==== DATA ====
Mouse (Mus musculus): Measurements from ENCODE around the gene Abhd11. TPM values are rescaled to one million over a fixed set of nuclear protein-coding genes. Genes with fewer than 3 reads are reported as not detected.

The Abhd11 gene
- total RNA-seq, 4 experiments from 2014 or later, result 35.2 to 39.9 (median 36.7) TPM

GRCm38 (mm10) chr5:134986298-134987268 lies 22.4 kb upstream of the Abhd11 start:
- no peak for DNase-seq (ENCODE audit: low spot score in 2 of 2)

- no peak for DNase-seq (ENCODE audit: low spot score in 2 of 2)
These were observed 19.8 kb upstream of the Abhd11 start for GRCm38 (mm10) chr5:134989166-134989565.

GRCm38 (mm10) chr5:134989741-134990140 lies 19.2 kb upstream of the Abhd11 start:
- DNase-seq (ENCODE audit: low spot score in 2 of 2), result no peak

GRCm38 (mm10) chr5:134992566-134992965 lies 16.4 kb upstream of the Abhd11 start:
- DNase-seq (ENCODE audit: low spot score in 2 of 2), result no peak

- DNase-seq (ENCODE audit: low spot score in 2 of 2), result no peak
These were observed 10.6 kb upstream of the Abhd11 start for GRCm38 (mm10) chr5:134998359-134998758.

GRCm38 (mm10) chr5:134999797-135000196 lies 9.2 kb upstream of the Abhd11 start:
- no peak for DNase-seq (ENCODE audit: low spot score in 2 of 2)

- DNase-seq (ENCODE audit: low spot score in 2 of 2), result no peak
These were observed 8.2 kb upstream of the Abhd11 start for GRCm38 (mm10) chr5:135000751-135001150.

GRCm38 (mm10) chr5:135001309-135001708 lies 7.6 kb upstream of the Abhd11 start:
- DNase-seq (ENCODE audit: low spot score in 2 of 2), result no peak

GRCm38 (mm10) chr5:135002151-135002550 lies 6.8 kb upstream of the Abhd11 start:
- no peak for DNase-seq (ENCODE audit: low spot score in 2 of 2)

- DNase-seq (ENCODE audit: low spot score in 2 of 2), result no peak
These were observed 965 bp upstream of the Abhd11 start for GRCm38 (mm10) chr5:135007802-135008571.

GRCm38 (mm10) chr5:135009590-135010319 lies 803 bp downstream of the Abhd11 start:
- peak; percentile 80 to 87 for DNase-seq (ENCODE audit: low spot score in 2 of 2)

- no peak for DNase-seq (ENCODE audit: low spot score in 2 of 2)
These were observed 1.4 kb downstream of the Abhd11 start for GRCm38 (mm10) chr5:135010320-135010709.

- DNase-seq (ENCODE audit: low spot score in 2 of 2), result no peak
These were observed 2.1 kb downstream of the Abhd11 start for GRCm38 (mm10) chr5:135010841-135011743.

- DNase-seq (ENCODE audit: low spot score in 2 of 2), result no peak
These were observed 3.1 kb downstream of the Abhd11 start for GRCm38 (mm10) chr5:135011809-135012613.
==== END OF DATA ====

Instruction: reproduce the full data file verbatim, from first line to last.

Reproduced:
Mouse (Mus musculus): Measurements from ENCODE around the gene Abhd11. TPM values are rescaled to one million over a fixed set of nuclear protein-coding genes. Genes with fewer than 3 reads are reported as not detected.

The Abhd11 gene
- total RNA-seq, 4 experiments from 2014 or later, result 35.2 to 39.9 (median 36.7) TPM

GRCm38 (mm10) chr5:134986298-134987268 lies 22.4 kb upstream of the Abhd11 start:
- no peak for DNase-seq (ENCODE audit: low spot score in 2 of 2)

- no peak for DNase-seq (ENCODE audit: low spot score in 2 of 2)
These were observed 19.8 kb upstream of the Abhd11 start for GRCm38 (mm10) chr5:134989166-134989565.

GRCm38 (mm10) chr5:134989741-134990140 lies 19.2 kb upstream of the Abhd11 start:
- DNase-seq (ENCODE audit: low spot score in 2 of 2), result no peak

GRCm38 (mm10) chr5:134992566-134992965 lies 16.4 kb upstream of the Abhd11 start:
- DNase-seq (ENCODE audit: low spot score in 2 of 2), result no peak

- DNase-seq (ENCODE audit: low spot score in 2 of 2), result no peak
These were observed 10.6 kb upstream of the Abhd11 start for GRCm38 (mm10) chr5:134998359-134998758.

GRCm38 (mm10) chr5:134999797-135000196 lies 9.2 kb upstream of the Abhd11 start:
- no peak for DNase-seq (ENCODE audit: low spot score in 2 of 2)

- DNase-seq (ENCODE audit: low spot score in 2 of 2), result no peak
These were observed 8.2 kb upstream of the Abhd11 start for GRCm38 (mm10) chr5:135000751-135001150.

GRCm38 (mm10) chr5:135001309-135001708 lies 7.6 kb upstream of the Abhd11 start:
- DNase-seq (ENCODE audit: low spot score in 2 of 2), result no peak

GRCm38 (mm10) chr5:135002151-135002550 lies 6.8 kb upstream of the Abhd11 start:
- no peak for DNase-seq (ENCODE audit: low spot score in 2 of 2)

- DNase-seq (ENCODE audit: low spot score in 2 of 2), result no peak
These were observed 965 bp upstream of the Abhd11 start for GRCm38 (mm10) chr5:135007802-135008571.

GRCm38 (mm10) chr5:135009590-135010319 lies 803 bp downstream of the Abhd11 start:
- peak; percentile 80 to 87 for DNase-seq (ENCODE audit: low spot score in 2 of 2)

- no peak for DNase-seq (ENCODE audit: low spot score in 2 of 2)
These were observed 1.4 kb downstream of the Abhd11 start for GRCm38 (mm10) chr5:135010320-135010709.

- DNase-seq (ENCODE audit: low spot score in 2 of 2), result no peak
These were observed 2.1 kb downstream of the Abhd11 start for GRCm38 (mm10) chr5:135010841-135011743.

- DNase-seq (ENCODE audit: low spot score in 2 of 2), result no peak
These were observed 3.1 kb downstream of the Abhd11 start for GRCm38 (mm10) chr5:135011809-135012613.